Finding accommodation for so many people so quickly is a massive credit to homelessness services and their partners. All the stops were pulled out to ensure that as many homeless people as possible could stay safe.

However a huge question – to which there was no guidance until yesterday – is where people are meant to go when lockdown is over.

Nobody, least of all councils, wants to see hundreds of people evicted to the streets. But finding accommodation and support for that many is a challenge so huge, it even dwarfs what’s been achieved so far.

One important part of the question is what people’s legal status should be. Are they owed a homelessness duty under the Housing (Wales) Act 2014, or are they just being unofficially accommodated as a mark of goodwill? Do people have any rights in this situation?

That question was at least partly answered by the Welsh Government yesterday. New statutory guidance stated that in the government’s view, it is ‘almost inevitable’ that a person who is homeless during Covid should meet the test for priority need, and therefore have the right to a permanent home once the outbreak is over.

Almost inevitable – but not completely inevitable. The guidance could have been more clear-cut in several ways. However the point being made here is not just technical, but ethical.

Last year more than 1,600 homeless people across Wales were told they must remain homeless, because the council wasn’t able to help them find a home and their circumstances meant they didn’t have a priority need.

In these bizarre and dangerous times, the Welsh Government has set an expectation that ordinary limits to homelessness assistance don’t apply. Covid has brought so much pain to so many, but it has also brought the chance to do things differently.

We have a unique opportunity before us. We can erase homelessness now and significantly reduce it in future. We can work towards a future where priority need is no longer a barrier to help, certainly for people sleeping rough and ideally for all.

One thing is clear though: council homelessness services can’t do it alone.

Despite the guidance there are plenty of legal ‘get out clauses’ available to councils: intentional homelessness, failure to cooperate, no change of circumstances, could all be used as reasons not to owe someone a duty.

However we know councils don’t want to go down that route. Everyone agrees that the right thing to do is to find people homes, but to make that happen is going to take resources and unprecedented levels of support from local partners.

Social landlords will need to dig deep into their social purpose and be less risk averse than many are used to. Support will need to be provided in new ways, as many people’s support needs have changed during lockdown.

There’s a big task ahead and we all have to pull together.

Blog: Preventing evictions in Wales during lockdown

At Shelter Cymru we share the disappointment of our sister organisation about the UK Government’s over-hyped measures to prevent evictions during the coronavirus outbreak. Rather than banning all evictions as promised, the emergency legislation will simply extend the current notice period for a section 21 eviction from two months to three.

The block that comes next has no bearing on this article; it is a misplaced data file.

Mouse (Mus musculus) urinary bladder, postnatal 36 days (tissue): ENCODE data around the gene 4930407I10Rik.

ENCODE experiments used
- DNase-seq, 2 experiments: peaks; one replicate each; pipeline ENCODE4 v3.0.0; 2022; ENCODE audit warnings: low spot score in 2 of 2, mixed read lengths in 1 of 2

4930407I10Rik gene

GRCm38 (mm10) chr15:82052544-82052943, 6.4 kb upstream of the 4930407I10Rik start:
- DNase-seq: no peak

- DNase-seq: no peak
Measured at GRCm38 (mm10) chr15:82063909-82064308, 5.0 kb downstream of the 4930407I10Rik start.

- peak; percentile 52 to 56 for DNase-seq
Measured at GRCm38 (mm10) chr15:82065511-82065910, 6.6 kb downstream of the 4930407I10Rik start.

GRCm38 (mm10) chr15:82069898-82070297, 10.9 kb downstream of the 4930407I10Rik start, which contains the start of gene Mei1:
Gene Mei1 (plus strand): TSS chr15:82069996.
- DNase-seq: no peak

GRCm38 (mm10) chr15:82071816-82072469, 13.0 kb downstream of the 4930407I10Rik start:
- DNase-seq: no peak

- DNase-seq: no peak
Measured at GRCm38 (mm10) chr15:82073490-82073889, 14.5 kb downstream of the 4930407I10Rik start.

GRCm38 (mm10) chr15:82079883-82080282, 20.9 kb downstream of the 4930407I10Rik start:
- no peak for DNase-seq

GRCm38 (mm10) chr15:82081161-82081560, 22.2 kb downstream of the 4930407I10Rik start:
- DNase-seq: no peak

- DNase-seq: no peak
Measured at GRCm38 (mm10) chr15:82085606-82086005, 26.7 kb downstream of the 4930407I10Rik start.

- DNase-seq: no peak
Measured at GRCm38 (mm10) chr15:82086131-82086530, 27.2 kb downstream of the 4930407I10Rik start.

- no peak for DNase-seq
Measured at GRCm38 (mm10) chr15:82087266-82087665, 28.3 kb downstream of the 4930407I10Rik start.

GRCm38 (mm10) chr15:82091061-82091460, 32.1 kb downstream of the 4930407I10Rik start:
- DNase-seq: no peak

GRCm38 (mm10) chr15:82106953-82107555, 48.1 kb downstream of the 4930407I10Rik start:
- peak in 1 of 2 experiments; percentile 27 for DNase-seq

Over the last week Shelter Cymru has advised many private renters seeking help after being handed a section 21 notice to quit.

There is a wave of evictions taking place directly due to the outbreak. However the UK Government’s legislation isn’t backdated, so none of these people will be helped.

It doesn’t help people whose accommodation is linked to their employment – vital for the many workers currently being laid off due to holiday parks shutting.

One glimmer of hope is that the legislation allows Wales to put in place a longer notice period of up to six months. We’re hopeful that the Welsh Government will take this step and give tenants some much-needed breathing space. The Scottish Government is currently taking steps to introduce a similar notice period.

We also hope that all housing possession court duty listings will be suspended, ending the current postcode lottery due to some courts being open, some closed, and some hearing oral evidence by telephone only.

The last thing we want to see is people at their wits’ end because they need to go house-hunting or to raise money and they can’t because of the lockdown. Sadly this is the reality for many people currently contacting our advisors.

In the meantime there are other steps that can be taken to help people.

Local authorities should follow the example of Torfaen and Monmouthshire: the two councils announced an automatic extension until October for everyone currently receiving Discretionary Housing Payments (DHPs).

DHPs are a vital source of help to keep people in their home, and we’ll be asking the UK Government to make them more flexible so that anyone can apply, not just people receiving housing benefits.

We also need to ensure tenants are made aware that if they are handed a notice to quit, they don’t have to move out by the expiry date.

Not enough tenants understand their rights. Even though there’s a risk of court costs, during lockdown it is vital that people stay safe even if that means remaining in the home past the expiry date on the notice.